Figure 1. Superconducting transition temperature Tc as a function of the interband interaction V12. The blue circles refer to s+s, the green squares to s+d pairing symmetry. Note, that the interband interaction ensures a single-valued Tc, without it two different values would result—both being much smaller than the one with V12 finite. This latter case is, however, physically meaningless.
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Figure 2. Disordered polaron gas (a), ordered polaron liquid (b) after [18].
Figure 2. Disordered polaron gas (a), ordered polaron liquid (b) after [18].
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Figure 3. Oxygen isotope-effect exponent αO versus Tc/Tcm for various families of cuprate HTS (Tcm denotes the maximum Tc for a particular family). The dashed line is a guide to the eye and indicates how αO increases with reduced Tc/Tcm after [18].
Figure 3. Oxygen isotope-effect exponent αO versus Tc/Tcm for various families of cuprate HTS (Tcm denotes the maximum Tc for a particular family). The dashed line is a guide to the eye and indicates how αO increases with reduced Tc/Tcm after [18].
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Figure 4. (a) Dependence of the superconducting transition temperature Tc, the spin glass transtion temperature Tg, and the Néel Temperature TN for 16O/18O substituted Y1xPrxBa2Cu3O7−δ on the Pr content y = 1 − x. The solid lines are guides to the eye. The areas denoted by AFM, SG, and SC represent the antiferromagnetic, the spin glass, and the superconducting regions, respectively. In the region SG + SC spin-glass magnetism and superconductivity coexist. (b) Dependence of the corresponding oxygen isotope exponent (OIE) exponents α(Tc), α(Tg), and α(TN) as a function of y = 1 − x. The dashed line corresponds to the BCS value α(Tc-BCS) = 0.5. The solid lines are guides to the eye. After [35].
Figure 4. (a) Dependence of the superconducting transition temperature Tc, the spin glass transtion temperature Tg, and the Néel Temperature TN for 16O/18O substituted Y1xPrxBa2Cu3O7−δ on the Pr content y = 1 − x. The solid lines are guides to the eye. The areas denoted by AFM, SG, and SC represent the antiferromagnetic, the spin glass, and the superconducting regions, respectively. In the region SG + SC spin-glass magnetism and superconductivity coexist. (b) Dependence of the corresponding oxygen isotope exponent (OIE) exponents α(Tc), α(Tg), and α(TN) as a function of y = 1 − x. The dashed line corresponds to the BCS value α(Tc-BCS) = 0.5. The solid lines are guides to the eye. After [35].
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Figure 5. Superconducting transition temperature Tc as a function of Al doping x in Mg1−xAlxB2. The full circles are experimental data [40], the line is the calculated x-dependence of Tc. The inset to the Figure shows the calculated x-dependent intraband coupling λσσ related to the σ-band.
Figure 5. Superconducting transition temperature Tc as a function of Al doping x in Mg1−xAlxB2. The full circles are experimental data [40], the line is the calculated x-dependence of Tc. The inset to the Figure shows the calculated x-dependent intraband coupling λσσ related to the σ-band.
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Figure 6. Isotope exponent α on Tc as a function of Al doping x in Mg1-xAlxB2. The blue circles refer to α as obtained from a harmonic mass dependence of the E2g mode frequency, the brown circles are the same, however assuming that the E2g mode frequency is ≈ MB−0.4. Between x = 0.15 and 0.25 a crossover between both behaviors is expected as indicated by the green line. The full and open red circles are the experimentally obtained isotope effects on the E2g mode frequency [40]. For details refer to Ref. [43].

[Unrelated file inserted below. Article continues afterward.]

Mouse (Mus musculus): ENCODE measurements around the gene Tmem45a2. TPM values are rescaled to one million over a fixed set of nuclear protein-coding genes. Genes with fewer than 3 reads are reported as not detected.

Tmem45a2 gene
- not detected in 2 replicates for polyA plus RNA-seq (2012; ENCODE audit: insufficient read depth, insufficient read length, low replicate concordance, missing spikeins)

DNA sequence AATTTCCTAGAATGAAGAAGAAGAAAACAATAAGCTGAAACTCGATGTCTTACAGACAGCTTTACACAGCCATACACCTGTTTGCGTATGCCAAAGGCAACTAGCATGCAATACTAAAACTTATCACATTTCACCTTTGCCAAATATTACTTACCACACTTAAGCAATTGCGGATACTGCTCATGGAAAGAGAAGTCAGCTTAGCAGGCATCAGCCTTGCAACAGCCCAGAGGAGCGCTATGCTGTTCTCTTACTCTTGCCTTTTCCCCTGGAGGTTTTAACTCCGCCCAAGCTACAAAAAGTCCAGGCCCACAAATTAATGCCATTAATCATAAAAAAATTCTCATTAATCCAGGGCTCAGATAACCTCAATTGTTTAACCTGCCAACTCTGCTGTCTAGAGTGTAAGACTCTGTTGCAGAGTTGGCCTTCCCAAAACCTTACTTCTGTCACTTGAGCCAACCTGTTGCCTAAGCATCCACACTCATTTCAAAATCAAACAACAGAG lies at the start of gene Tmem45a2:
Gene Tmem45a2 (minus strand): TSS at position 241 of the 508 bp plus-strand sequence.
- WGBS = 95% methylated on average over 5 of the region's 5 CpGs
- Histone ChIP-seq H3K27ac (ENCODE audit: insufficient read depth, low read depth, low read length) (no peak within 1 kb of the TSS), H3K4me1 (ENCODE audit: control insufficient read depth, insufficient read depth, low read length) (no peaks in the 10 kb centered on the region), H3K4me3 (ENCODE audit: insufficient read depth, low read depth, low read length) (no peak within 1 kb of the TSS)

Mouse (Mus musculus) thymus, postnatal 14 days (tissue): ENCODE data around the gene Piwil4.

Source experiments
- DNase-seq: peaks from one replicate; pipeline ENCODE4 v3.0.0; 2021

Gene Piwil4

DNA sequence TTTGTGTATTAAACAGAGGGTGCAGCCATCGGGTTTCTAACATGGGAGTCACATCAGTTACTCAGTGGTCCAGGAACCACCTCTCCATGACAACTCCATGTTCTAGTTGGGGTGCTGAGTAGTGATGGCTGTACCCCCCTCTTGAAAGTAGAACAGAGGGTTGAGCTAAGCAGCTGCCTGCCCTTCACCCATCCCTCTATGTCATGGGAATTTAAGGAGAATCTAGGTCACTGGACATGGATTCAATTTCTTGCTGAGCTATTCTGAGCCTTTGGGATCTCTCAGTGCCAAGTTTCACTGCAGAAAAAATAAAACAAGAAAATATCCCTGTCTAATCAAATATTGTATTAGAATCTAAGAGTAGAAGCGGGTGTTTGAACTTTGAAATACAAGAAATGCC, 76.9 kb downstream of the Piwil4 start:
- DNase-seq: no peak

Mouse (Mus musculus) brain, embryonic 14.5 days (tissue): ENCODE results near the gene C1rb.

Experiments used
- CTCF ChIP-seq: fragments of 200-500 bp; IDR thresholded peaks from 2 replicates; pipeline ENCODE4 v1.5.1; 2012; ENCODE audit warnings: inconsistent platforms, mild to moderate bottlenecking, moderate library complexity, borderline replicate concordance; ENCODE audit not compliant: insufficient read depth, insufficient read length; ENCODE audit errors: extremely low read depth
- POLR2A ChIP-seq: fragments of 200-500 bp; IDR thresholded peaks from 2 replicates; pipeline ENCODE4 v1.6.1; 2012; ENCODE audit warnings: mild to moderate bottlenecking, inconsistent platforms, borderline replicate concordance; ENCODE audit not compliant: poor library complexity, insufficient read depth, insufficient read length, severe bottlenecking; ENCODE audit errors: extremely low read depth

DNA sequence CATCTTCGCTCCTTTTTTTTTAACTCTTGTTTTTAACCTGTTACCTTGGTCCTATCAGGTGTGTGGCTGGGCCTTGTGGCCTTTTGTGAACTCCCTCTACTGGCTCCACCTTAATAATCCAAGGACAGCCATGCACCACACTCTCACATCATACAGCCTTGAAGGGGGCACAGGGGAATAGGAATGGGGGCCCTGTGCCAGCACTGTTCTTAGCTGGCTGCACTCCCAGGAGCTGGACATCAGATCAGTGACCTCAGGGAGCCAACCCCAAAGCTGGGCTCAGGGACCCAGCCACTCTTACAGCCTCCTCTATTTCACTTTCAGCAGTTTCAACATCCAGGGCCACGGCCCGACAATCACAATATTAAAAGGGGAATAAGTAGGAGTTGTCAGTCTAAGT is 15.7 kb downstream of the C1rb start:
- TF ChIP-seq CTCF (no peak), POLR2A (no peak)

Figure 6. Isotope exponent α on Tc as a function of Al doping x in Mg1-xAlxB2. The blue circles refer to α as obtained from a harmonic mass dependence of the E2g mode frequency, the brown circles are the same, however assuming that the E2g mode frequency is ≈ MB−0.4. Between x = 0.15 and 0.25 a crossover between both behaviors is expected as indicated by the green line. The full and open red circles are the experimentally obtained isotope effects on the E2g mode frequency [40]. For details refer to Ref. [43].
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Figure 7. (a) The superconducting transition temperature Tc as a function of the Fe atomic mass for a series of 54FeSe1-x and 56FeSe1-x samples studied in Ref. [49]. (b) The Tc’s fall into two regions marked by the colored stripes, indicating an 54Fe/56Feisotope shift of ΔTc = 0.85(15) K. After Ref. [49].
Figure 7. (a) The superconducting transition temperature Tc as a function of the Fe atomic mass for a series of 54FeSe1-x and 56FeSe1-x samples studied in Ref. [49]. (b) The Tc’s fall into two regions marked by the colored stripes, indicating an 54Fe/56Feisotope shift of ΔTc = 0.85(15) K. After Ref. [49].
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Figure 8. Fe isotope effect exponent α(Fe) as a function of Tc for the iron-based superconductors discussed in this work: FeSe1-x, Ba0.6K0.4Fe2As2 and SmFeAsO0.85F0.15, Ba0.6K0.4Fe2As2], and SmFeAsO1−x [53]. Arrows indicate the correction caused by structural effects. Note that α(Feint) ≈ 0.35–0.40 for all samples (αBCS = 0.5 denotes the weak-coupling BCS value). After [54].
Figure 8. Fe isotope effect exponent α(Fe) as a function of Tc for the iron-based superconductors discussed in this work: FeSe1-x, Ba0.6K0.4Fe2As2 and SmFeAsO0.85F0.15, Ba0.6K0.4Fe2As2], and SmFeAsO1−x [53]. Arrows indicate the correction caused by structural effects. Note that α(Feint) ≈ 0.35–0.40 for all samples (αBCS = 0.5 denotes the weak-coupling BCS value). After [54].
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Figure 9. TC as a function of the intraband coupling λ11 which is related to the strong coupling flat polaronic band. The black squares refer to the parameters λ 22 = 0.1 , λ 12 = 0.03 , red circles: λ 22 = 0.2 , λ 12 = 0.03 , blue triangles: λ 22 = 0.2 , λ 12 = 0.1 .
Figure 9. TC as a function of the intraband coupling λ11 which is related to the strong coupling flat polaronic band. The black squares refer to the parameters λ 22 = 0.1 , λ 12 = 0.03 , red circles: λ 22 = 0.2 , λ 12 = 0.03 , blue triangles: λ 22 = 0.2 , λ 12 = 0.1 .